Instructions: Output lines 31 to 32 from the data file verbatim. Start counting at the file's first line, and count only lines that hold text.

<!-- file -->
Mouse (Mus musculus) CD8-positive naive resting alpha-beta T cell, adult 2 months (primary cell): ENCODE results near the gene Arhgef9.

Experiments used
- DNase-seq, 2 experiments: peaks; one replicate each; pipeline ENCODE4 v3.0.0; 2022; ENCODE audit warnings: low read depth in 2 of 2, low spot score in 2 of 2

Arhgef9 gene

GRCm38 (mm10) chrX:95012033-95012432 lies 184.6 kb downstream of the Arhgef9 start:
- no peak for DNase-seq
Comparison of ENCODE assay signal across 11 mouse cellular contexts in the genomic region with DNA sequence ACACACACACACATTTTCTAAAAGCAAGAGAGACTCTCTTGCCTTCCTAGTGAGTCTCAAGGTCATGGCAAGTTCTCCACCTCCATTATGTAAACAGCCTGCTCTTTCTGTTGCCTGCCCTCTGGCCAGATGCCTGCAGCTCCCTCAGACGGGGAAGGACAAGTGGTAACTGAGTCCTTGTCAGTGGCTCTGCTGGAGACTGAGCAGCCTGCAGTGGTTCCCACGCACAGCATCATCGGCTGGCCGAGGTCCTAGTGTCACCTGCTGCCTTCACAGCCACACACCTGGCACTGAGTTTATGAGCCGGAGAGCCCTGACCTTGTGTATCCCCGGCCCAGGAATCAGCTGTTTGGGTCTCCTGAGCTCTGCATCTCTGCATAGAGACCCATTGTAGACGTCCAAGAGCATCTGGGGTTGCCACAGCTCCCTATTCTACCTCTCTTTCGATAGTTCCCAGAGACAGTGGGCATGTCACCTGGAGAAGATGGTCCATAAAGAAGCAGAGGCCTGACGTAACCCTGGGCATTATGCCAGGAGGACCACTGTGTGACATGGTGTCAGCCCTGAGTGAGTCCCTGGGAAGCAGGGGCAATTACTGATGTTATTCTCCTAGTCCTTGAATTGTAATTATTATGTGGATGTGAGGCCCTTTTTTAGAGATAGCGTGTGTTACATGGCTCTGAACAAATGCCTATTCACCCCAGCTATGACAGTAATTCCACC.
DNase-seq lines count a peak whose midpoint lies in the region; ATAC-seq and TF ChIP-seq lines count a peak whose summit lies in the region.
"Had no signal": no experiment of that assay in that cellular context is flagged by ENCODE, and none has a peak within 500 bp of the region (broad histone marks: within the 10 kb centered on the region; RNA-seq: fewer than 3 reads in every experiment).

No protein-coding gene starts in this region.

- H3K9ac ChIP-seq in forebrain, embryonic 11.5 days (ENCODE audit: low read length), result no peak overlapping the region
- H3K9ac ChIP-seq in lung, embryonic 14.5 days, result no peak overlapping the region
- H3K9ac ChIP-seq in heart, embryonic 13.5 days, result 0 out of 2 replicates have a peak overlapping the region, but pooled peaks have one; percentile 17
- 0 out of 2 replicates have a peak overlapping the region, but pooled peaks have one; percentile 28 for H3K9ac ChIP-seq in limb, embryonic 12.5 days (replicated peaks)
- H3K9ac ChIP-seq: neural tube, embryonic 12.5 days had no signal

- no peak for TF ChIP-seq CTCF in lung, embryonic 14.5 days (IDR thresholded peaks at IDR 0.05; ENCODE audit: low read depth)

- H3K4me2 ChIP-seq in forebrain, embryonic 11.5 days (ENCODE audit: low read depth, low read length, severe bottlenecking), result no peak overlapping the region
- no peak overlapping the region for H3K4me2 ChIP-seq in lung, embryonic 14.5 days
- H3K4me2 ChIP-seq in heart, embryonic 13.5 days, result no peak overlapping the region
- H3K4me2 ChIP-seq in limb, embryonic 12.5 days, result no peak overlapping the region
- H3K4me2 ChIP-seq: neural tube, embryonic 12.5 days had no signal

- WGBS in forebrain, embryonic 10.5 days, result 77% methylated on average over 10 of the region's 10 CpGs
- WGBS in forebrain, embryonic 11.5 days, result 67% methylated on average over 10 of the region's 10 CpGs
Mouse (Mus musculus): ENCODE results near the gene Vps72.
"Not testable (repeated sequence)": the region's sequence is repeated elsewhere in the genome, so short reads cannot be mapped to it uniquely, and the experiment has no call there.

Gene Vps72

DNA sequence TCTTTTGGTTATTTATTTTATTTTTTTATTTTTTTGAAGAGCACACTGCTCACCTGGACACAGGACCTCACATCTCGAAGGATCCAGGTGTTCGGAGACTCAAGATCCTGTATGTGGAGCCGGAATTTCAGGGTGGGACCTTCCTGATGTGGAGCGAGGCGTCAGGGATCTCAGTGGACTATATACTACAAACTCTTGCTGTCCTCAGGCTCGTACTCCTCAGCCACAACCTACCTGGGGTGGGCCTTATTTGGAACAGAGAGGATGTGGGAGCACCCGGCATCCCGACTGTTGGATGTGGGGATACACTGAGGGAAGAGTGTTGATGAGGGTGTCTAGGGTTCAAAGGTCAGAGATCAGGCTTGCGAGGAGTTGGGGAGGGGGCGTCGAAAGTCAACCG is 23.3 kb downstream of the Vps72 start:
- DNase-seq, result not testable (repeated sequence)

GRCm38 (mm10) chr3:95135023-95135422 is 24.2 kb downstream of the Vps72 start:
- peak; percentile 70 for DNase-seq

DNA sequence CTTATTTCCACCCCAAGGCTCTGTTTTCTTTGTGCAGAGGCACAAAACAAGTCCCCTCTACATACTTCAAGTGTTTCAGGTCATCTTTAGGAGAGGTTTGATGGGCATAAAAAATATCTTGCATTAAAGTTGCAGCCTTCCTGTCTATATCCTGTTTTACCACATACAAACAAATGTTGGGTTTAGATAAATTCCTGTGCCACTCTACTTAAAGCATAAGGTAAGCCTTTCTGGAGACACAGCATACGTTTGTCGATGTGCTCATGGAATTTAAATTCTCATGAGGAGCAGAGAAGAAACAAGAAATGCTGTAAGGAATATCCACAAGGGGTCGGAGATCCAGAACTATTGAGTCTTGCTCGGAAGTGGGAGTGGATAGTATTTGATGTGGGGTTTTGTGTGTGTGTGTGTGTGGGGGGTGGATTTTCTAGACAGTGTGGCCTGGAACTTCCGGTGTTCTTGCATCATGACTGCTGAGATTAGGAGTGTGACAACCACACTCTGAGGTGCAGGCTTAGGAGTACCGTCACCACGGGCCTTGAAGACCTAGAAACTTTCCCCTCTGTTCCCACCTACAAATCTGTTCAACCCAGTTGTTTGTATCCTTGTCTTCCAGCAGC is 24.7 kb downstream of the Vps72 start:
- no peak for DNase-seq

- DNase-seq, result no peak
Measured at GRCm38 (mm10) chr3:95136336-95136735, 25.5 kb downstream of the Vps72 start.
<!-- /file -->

DNA sequence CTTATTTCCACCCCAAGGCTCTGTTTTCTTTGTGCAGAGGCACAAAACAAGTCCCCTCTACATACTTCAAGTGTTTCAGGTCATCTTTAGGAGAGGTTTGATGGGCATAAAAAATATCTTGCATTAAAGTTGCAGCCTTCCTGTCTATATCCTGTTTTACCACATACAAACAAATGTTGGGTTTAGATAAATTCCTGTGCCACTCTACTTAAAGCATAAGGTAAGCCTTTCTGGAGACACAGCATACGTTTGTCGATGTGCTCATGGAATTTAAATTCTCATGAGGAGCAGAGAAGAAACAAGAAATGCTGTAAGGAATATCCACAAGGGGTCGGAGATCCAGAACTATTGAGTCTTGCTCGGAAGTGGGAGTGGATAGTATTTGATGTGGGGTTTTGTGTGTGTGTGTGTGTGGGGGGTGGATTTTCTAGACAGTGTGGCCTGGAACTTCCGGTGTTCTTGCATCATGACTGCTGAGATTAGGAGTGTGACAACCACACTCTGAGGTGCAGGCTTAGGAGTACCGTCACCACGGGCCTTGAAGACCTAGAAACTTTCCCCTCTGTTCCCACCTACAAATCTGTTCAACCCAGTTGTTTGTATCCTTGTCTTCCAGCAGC is 24.7 kb downstream of the Vps72 start:
- no peak for DNase-seq